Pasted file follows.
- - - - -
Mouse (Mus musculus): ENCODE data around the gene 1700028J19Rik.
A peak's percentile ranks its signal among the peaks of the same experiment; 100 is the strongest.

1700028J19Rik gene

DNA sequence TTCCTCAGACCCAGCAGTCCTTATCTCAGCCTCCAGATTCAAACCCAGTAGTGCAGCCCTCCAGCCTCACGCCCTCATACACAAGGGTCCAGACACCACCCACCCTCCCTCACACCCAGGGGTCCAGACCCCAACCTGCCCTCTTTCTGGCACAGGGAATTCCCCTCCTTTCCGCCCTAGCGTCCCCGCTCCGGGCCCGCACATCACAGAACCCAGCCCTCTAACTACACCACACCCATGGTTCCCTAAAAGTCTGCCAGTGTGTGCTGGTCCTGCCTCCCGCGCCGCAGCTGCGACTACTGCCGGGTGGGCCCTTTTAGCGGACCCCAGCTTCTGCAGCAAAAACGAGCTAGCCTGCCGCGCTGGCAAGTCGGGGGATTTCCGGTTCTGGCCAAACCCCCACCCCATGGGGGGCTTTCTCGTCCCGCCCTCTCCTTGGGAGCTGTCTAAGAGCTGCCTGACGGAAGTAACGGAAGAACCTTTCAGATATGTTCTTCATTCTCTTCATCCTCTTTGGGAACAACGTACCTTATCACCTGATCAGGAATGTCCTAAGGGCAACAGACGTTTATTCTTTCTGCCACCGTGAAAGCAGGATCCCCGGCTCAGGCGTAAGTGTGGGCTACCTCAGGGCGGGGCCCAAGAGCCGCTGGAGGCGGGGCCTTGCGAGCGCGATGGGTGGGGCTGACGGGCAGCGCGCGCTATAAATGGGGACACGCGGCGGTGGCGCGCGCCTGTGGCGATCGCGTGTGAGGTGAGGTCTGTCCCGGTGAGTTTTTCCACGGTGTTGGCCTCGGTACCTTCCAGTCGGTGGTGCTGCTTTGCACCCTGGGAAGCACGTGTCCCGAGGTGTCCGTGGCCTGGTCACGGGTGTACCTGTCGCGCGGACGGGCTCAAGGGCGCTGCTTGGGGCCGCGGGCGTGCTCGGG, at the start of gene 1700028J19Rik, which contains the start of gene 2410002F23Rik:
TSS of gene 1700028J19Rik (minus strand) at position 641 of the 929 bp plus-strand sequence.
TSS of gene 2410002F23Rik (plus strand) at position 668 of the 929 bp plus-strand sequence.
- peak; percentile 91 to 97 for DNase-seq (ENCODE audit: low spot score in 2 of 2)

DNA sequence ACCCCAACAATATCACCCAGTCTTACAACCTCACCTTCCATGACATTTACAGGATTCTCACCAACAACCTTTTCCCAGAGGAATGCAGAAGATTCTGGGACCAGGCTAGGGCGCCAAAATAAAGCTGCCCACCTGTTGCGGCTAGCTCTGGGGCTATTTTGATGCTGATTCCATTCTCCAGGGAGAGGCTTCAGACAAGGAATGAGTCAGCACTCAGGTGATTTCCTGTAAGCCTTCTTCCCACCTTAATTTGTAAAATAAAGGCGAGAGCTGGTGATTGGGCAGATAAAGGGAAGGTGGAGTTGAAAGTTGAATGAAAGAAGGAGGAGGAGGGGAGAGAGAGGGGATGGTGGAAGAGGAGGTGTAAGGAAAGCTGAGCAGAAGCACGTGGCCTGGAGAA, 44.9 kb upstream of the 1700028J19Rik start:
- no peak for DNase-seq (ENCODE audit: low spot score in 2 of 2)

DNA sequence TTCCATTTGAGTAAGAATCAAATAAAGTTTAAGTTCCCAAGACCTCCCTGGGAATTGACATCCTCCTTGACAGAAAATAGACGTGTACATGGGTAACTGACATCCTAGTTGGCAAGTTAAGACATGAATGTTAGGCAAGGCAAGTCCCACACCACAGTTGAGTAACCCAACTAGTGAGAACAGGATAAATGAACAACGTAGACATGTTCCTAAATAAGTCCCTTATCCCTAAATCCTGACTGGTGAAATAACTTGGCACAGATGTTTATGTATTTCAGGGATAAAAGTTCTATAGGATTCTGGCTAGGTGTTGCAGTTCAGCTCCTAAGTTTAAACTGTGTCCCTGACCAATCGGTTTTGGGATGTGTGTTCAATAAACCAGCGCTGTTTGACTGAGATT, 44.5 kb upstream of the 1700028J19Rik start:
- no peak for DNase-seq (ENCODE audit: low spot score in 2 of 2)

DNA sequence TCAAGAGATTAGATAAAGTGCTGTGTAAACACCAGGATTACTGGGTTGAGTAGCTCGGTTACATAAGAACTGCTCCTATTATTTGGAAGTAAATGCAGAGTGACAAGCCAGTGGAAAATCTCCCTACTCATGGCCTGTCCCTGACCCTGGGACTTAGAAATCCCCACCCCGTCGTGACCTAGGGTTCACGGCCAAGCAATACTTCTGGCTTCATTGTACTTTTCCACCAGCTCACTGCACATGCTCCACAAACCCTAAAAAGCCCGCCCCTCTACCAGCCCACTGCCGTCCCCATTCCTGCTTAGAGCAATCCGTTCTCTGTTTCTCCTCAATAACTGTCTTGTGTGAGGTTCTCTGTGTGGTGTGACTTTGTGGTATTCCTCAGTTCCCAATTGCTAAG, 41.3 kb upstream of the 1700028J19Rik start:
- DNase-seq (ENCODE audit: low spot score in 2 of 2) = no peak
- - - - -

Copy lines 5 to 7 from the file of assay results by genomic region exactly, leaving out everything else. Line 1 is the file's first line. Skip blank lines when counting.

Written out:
TSS of gene 1700028J19Rik (minus strand) at position 641 of the 929 bp plus-strand sequence.
TSS of gene 2410002F23Rik (plus strand) at position 668 of the 929 bp plus-strand sequence.
- peak; percentile 91 to 97 for DNase-seq (ENCODE audit: low spot score in 2 of 2)